Planning in Progress
The Maryland Department of Health (MDH), in partnership with the National Association of Chronic Disease Directors (NACDD), is launching the Maryland Walkability Virtual Academy (Maryland WVA). The Maryland WVA is designed to prepare interdisciplinary teams from Maryland communities to pursue policy, systems, and environmental supports for walking and walkability.
Planning in Progress
We introduced Walktober 2021 in our August 6 edition of Planning Practice Monthly, and we now have more to share!
Walking is an activity that’s part of daily life for many Marylanders and is recognized as a healthy transportation choice. In fact, walking is Maryland’s official state exercise.
But with issues of pedestrian safety and access, many communities recognize walking and improving the walkability of our neighborhoods are goals that require public attention and action.
Planning Assistance in Action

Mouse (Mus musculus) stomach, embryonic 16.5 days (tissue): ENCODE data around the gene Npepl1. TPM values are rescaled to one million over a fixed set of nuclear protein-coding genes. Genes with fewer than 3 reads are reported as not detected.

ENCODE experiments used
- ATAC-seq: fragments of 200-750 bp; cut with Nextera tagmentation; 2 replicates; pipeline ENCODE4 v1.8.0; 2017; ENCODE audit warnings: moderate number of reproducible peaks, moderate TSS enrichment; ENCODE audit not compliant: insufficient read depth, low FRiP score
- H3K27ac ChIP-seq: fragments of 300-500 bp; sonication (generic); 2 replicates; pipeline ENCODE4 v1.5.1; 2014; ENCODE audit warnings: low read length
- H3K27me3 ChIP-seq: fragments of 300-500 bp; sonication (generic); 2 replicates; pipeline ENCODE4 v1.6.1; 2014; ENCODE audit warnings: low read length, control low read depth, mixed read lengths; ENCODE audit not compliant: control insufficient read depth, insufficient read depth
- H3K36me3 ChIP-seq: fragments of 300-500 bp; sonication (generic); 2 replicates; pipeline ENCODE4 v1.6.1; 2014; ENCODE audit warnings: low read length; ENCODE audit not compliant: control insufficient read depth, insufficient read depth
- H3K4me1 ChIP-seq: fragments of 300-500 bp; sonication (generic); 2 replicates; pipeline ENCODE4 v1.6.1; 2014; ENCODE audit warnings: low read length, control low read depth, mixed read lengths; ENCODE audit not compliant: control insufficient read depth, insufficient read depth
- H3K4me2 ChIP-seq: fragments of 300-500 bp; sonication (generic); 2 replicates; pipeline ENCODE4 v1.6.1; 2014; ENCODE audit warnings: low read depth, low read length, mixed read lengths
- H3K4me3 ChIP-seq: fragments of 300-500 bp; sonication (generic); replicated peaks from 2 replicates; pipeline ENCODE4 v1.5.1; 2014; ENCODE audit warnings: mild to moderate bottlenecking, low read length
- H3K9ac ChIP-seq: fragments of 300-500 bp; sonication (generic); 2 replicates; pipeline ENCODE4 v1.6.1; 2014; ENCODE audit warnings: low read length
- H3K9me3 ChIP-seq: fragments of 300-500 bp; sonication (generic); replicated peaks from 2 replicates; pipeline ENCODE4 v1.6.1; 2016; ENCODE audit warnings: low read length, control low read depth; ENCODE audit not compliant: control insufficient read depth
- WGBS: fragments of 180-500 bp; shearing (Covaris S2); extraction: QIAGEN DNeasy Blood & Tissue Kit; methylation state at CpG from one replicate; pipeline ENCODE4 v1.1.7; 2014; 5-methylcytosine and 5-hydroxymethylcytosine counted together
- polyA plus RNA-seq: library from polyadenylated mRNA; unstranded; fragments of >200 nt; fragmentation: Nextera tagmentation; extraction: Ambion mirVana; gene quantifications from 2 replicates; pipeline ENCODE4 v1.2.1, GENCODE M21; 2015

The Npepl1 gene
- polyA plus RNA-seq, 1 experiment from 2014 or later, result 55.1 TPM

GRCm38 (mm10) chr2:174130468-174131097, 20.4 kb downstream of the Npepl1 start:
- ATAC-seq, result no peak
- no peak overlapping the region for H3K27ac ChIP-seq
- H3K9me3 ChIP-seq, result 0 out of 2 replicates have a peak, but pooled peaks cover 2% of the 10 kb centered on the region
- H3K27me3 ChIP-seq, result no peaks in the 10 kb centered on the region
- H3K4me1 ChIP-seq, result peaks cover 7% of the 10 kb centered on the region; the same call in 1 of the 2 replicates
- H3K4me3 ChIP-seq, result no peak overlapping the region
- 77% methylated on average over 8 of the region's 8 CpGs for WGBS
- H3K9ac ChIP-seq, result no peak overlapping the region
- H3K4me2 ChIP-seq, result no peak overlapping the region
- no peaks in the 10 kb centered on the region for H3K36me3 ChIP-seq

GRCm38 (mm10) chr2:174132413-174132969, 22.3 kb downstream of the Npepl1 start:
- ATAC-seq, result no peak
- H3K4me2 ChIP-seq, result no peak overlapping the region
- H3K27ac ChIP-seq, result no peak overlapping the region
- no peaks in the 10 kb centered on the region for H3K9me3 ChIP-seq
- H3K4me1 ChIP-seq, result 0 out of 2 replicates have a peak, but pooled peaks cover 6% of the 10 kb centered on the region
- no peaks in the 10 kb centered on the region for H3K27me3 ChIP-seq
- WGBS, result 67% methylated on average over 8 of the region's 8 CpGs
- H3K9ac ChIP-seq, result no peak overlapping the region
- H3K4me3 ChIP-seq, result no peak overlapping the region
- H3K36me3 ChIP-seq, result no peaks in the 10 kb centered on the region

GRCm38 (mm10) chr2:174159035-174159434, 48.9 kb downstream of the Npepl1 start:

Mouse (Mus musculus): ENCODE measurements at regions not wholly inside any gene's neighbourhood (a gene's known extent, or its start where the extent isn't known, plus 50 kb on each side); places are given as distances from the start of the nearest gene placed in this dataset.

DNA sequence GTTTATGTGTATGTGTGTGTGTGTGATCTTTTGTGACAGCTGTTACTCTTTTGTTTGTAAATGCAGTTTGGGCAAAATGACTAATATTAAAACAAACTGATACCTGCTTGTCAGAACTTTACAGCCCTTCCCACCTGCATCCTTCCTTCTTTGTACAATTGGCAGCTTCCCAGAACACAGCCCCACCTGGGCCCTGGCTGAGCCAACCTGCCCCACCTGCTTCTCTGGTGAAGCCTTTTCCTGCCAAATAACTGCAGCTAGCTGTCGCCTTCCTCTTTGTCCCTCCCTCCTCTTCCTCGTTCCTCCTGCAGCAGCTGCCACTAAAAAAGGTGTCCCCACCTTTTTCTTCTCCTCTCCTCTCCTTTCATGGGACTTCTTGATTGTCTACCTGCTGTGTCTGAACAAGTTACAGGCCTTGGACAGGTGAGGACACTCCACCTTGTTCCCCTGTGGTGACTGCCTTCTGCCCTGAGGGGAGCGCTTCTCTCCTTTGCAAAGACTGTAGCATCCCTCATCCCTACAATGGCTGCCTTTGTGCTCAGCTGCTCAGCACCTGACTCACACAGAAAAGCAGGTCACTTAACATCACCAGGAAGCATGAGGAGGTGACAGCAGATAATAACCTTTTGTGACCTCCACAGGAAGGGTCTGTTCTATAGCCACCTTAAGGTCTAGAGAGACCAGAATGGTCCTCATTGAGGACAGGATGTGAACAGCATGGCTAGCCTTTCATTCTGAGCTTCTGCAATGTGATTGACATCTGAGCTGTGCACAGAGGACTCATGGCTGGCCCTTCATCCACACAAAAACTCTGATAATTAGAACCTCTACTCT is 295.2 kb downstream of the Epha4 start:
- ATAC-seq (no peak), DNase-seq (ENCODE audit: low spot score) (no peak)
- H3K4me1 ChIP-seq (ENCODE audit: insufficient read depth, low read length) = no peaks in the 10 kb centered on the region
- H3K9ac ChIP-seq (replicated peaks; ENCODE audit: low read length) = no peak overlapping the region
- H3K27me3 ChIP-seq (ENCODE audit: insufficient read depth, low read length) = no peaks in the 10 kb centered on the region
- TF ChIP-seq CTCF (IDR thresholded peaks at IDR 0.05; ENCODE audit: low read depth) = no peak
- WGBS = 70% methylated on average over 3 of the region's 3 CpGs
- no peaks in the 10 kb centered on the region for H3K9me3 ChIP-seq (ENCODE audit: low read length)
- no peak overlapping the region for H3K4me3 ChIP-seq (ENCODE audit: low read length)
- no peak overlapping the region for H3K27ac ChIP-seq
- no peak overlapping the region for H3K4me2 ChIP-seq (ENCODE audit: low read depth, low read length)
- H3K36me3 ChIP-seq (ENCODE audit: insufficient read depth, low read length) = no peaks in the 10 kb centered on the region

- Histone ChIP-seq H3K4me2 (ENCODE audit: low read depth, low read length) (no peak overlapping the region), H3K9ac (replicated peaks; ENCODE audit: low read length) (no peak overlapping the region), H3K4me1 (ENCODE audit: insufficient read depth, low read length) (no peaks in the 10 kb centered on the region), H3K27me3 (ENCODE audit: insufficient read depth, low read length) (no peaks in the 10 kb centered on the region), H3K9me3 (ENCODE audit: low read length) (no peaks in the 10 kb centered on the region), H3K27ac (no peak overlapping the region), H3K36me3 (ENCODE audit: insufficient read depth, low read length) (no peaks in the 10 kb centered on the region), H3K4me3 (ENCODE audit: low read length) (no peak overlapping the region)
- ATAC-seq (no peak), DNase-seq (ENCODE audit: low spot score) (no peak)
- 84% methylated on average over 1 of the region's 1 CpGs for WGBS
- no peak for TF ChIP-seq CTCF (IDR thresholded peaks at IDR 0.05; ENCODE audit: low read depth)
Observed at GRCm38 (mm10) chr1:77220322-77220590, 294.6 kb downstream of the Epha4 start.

Bipedalism (the ability to walk on two feet) is a core, if not the core, human characteristic. It allowed us to carry supplies and loved ones, and honed our hunting abilities. Millenia of community construction unfolded along the path of our feet, and this influence persists. Walkability is a common term in a planner’s vocabulary, an oft-cited goal in comprehensive plans, and a physical aspect of our communities attracting local families and tourists to Maryland’s streamside paths and main streets. We are comfortable addressing walkability objectives using design, land use, and infrastructure. Complete streets and shorter blocks draw pedestrians into engaging strolls along the sidewalk. An integrated mix of residential, commercial, employment, and entertainment uses make that short walk much more appealing, not to mention convenient. Traffic calming measures and pedestrian-centric intersections mute the threat posed by person and vehicle interaction. These are and will remain proven and effective planning strategies enhancing walkability. But what if the people never show up? What good is a wide sidewalk, or even better, one with outdoor seating at your favorite restaurant on a bright spring afternoon, if no one is there to use it? Planners can’t neglect the biggest part of the walkability equation – the walkers. Continue reading